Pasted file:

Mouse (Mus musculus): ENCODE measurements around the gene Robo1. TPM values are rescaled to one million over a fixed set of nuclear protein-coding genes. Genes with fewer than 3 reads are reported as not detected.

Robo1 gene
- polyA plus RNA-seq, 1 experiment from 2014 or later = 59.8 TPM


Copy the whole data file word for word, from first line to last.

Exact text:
Mouse (Mus musculus): ENCODE measurements around the gene Robo1. TPM values are rescaled to one million over a fixed set of nuclear protein-coding genes. Genes with fewer than 3 reads are reported as not detected.

Robo1 gene
- polyA plus RNA-seq, 1 experiment from 2014 or later = 59.8 TPM